We take a look at the ‘Sapta Puris’ of India, which continue to be thriving hubs even today.


After the ‘Samudra Manthan,’ formed by the churning of the oceans for the nectar of immortality, the ‘Amrita,’ (the heavenly nectar of immortality) spilled over four cities – Haridwar, Prayag (Allahabad), Trimbak (Nashik) and Ujjain.
One of the holiest places for Hindus, Hardwar is also the gateway to two of the holiest shrines in the Himalayas – Kedarnath and Badrinath. Har means Shiva, the deity of Kedarnath, and Hari means Vishnu, that of Badrinath. And Dwar is the gate to these two holy places.


“Benaras is older than history, older than tradition, older even than legend and looks twice as old as all of them put together,” remarked famous writer Mark Twain.
Considered to be one of the oldest cities in the world, Varanasi (or Benares or Kashi), continues to fascinate millions of people from around the globe.

For decades, writers around the globe have been heaping praise on the holy city. Lonely Planet, the world’s leading travel guide publishing house, says “Varanasi is the India of your imagination. One of the most colourful and fascinating places on earth, surprises abound around every corner.”

The city, located by the banks of the Ganga, is home to several temples including the Kashi Vishwanath, Durga, Tulsi Manas, new Vishwanath and the Bharat Mata, which was inaugurated by Mahatma Gandhi in 1936.

The most famous Shiva temple at Kanchi is the Ekambareswara, where the lord is worshipped in the form of an ‘earth linga.’ The Kailasnathar temple was built by the Pallava dynasty in the first quarter of the 8th century. With a unique architecture, the temple is also famous for the attractive panel depicting Shiva and Parvathi in a dance.
Other prominent temples at Kanchi include the Varadaraja Perumal, Kamakshiamman, Ulagalandar, the Vaikunda Perumal and Kacchapeshwarar.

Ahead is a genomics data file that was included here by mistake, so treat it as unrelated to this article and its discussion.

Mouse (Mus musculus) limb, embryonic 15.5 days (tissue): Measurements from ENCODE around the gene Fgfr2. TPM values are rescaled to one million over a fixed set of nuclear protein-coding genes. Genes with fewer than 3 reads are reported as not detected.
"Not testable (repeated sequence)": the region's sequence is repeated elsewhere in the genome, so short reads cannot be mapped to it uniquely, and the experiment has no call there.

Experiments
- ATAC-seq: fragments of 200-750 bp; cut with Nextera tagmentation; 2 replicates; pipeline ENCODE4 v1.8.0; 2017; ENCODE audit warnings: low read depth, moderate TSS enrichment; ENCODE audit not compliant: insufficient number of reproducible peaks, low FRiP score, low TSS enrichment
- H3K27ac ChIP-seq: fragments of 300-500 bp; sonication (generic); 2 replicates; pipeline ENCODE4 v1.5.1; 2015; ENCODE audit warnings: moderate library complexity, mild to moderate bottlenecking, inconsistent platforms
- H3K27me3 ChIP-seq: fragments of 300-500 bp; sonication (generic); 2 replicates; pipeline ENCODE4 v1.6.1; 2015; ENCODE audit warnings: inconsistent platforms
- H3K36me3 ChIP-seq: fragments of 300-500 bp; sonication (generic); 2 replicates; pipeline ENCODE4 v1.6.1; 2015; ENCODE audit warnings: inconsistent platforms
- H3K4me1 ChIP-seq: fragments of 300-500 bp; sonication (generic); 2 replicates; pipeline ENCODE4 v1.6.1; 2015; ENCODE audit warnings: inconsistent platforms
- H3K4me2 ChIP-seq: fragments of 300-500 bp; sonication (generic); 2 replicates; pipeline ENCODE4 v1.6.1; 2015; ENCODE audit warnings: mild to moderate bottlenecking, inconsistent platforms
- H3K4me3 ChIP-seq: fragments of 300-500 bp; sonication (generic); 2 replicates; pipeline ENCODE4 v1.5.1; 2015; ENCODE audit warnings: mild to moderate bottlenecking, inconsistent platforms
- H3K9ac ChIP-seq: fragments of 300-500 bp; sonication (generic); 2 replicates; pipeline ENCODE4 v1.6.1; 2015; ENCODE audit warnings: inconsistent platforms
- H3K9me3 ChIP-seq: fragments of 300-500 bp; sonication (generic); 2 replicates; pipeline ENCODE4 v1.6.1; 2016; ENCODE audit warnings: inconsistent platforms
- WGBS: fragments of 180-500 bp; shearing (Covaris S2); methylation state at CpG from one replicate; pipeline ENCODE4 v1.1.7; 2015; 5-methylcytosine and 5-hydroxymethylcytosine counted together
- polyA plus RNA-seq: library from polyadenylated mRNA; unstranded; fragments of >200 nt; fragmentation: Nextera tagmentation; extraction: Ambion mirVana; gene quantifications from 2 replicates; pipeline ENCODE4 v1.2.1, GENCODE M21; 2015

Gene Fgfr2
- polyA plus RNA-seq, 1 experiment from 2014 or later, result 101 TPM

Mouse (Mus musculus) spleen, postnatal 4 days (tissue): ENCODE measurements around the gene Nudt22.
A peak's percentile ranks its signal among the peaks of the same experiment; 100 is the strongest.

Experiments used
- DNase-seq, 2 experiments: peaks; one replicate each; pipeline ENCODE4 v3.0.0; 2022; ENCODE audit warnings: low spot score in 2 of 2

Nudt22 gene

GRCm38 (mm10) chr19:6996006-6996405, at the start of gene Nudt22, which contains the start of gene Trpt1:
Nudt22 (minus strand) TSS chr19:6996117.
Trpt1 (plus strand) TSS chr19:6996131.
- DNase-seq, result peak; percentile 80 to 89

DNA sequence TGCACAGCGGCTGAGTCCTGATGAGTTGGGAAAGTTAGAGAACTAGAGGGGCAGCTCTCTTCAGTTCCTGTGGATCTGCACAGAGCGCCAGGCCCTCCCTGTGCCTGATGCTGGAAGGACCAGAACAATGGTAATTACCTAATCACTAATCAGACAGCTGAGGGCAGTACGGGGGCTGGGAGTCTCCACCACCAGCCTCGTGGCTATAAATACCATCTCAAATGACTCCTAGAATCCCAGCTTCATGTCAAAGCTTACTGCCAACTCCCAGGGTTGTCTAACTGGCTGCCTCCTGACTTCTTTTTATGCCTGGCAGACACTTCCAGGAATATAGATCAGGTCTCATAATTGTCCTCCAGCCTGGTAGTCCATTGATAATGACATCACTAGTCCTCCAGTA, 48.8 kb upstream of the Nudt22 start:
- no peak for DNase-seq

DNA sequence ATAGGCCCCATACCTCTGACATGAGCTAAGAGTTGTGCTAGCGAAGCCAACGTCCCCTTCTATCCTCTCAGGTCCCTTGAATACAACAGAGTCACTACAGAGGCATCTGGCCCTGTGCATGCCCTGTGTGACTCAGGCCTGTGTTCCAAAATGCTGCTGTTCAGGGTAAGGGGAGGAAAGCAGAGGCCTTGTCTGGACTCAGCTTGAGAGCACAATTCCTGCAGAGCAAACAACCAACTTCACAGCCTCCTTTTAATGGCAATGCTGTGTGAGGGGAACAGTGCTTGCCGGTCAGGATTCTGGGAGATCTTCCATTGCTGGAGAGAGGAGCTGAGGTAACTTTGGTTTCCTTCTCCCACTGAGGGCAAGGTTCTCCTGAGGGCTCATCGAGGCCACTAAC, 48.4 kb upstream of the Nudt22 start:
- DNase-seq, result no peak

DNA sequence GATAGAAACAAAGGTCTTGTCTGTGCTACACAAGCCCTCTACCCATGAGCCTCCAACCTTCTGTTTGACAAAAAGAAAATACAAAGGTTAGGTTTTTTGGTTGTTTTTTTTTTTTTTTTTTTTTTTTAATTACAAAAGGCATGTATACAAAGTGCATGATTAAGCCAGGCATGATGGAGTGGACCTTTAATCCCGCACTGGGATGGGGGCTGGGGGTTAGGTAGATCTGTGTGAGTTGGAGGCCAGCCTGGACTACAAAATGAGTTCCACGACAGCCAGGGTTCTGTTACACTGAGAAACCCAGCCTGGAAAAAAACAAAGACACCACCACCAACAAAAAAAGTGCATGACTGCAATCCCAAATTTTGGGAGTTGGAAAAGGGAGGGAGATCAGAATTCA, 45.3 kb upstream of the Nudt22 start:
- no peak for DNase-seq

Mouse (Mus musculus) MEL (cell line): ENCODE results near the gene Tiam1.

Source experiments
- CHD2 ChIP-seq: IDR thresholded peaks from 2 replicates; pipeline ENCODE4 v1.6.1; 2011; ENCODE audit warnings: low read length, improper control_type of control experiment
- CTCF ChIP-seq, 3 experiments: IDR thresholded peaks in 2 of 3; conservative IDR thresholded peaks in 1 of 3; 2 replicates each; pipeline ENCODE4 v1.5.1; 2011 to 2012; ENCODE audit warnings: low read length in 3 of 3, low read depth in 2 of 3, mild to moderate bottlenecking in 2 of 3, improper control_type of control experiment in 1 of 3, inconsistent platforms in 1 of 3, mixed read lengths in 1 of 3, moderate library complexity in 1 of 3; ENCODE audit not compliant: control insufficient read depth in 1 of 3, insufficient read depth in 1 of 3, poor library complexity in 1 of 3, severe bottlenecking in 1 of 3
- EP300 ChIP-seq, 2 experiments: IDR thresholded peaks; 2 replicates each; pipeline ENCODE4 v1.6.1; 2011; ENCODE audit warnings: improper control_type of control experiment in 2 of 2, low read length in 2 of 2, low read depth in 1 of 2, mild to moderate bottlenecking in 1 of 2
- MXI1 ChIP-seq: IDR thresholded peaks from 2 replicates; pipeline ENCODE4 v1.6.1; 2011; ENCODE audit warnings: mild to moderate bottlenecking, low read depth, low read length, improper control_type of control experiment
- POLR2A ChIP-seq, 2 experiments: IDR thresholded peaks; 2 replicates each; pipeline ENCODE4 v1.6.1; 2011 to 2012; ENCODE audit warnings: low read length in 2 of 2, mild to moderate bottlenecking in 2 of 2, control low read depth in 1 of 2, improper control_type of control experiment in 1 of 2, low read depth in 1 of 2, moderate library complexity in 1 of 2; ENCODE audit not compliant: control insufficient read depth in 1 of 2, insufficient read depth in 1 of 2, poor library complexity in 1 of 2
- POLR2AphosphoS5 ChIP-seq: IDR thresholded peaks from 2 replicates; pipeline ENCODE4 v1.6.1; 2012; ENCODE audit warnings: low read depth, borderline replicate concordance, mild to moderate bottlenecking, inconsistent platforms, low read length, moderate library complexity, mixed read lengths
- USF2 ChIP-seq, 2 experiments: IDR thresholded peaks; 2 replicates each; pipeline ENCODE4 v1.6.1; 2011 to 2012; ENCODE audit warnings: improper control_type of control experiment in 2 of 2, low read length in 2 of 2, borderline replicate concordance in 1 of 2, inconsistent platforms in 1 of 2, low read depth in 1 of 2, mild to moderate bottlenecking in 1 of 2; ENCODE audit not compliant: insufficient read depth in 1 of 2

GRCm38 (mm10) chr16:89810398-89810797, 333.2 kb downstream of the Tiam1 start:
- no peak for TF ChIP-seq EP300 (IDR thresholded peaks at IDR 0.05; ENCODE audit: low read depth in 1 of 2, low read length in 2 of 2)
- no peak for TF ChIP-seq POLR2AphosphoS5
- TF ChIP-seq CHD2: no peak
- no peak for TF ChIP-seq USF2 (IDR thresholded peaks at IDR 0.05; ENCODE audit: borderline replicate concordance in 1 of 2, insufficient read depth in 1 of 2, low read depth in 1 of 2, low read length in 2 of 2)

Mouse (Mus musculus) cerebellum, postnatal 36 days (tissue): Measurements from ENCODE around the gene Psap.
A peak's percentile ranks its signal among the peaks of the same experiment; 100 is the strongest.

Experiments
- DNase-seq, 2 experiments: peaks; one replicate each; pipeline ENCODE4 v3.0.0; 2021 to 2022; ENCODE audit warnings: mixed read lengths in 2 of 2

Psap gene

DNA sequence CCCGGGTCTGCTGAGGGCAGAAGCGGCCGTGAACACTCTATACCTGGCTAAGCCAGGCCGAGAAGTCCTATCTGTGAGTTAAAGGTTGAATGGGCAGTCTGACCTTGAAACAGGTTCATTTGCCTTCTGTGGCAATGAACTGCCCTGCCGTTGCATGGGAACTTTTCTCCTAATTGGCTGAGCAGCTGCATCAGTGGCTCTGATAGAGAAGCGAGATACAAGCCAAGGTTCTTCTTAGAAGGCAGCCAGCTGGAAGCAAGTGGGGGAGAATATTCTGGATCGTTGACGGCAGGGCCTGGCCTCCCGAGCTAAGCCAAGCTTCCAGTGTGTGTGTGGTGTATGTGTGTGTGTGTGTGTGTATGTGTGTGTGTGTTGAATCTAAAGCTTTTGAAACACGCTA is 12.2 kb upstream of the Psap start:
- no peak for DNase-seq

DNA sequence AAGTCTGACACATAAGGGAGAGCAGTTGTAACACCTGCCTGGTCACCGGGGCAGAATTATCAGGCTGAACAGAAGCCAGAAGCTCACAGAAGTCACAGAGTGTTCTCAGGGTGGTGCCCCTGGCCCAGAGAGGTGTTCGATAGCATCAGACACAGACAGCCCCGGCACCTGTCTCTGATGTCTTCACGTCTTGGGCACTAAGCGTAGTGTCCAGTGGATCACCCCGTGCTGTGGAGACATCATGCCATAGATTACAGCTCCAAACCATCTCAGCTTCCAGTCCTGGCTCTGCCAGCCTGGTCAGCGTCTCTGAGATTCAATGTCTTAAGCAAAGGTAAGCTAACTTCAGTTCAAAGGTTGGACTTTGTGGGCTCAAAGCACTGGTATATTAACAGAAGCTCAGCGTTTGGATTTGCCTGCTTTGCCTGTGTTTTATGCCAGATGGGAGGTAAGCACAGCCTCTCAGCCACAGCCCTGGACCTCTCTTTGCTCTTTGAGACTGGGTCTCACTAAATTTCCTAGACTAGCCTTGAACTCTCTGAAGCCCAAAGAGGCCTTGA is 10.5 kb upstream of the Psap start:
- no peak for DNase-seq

‘The town fallen from Heaven to bring Heaven to Earth,’ is how Kalidas, the famous poet, once described Ujjain.
Dating its history back to 600 BC, Ujjain is situated on the banks of the Shipra and was once the residence of the mighty Ashoka.
The temple city was also the political and commercial hub of central India for centuries and the capital of the ancient Avanti kingdom.

Till the onset of British rule, it was the political, commercial and cultural capital of central India. However, the British decided to sideline Ujjain and promote Indore in the central part of the country.

The city was established by Krishna after he left Mathura. Dwarka, besides being part of the ‘Sapta Puris’ is also part of ‘Char Dham,’ the four divine abodes (which also include Badrinath, Puri and Rameshwaram).

Adi Shankaracharya, the 7th century sage, who established four ‘mathas’ across the country selected Dwarka for the western part of India. The other three mathas include Govardhana in Odisha, Sringeri in Karnataka, and Jyotir in Uttarakhand.
The most famous temples in Dwarka is the Dwarkadish, believed to be more than 2,000 years old and dedicated to Krishna.

Known as the city of a thousand temples, Kanchipuram has 108 temples dedicated to Shiva and 18 to Vishnu.
Festivals are held round the year and ‘rathas’ (temple cars) are taken out in January, April and May. And idols from temples are frequently taken out in processions in their ‘vahanas.’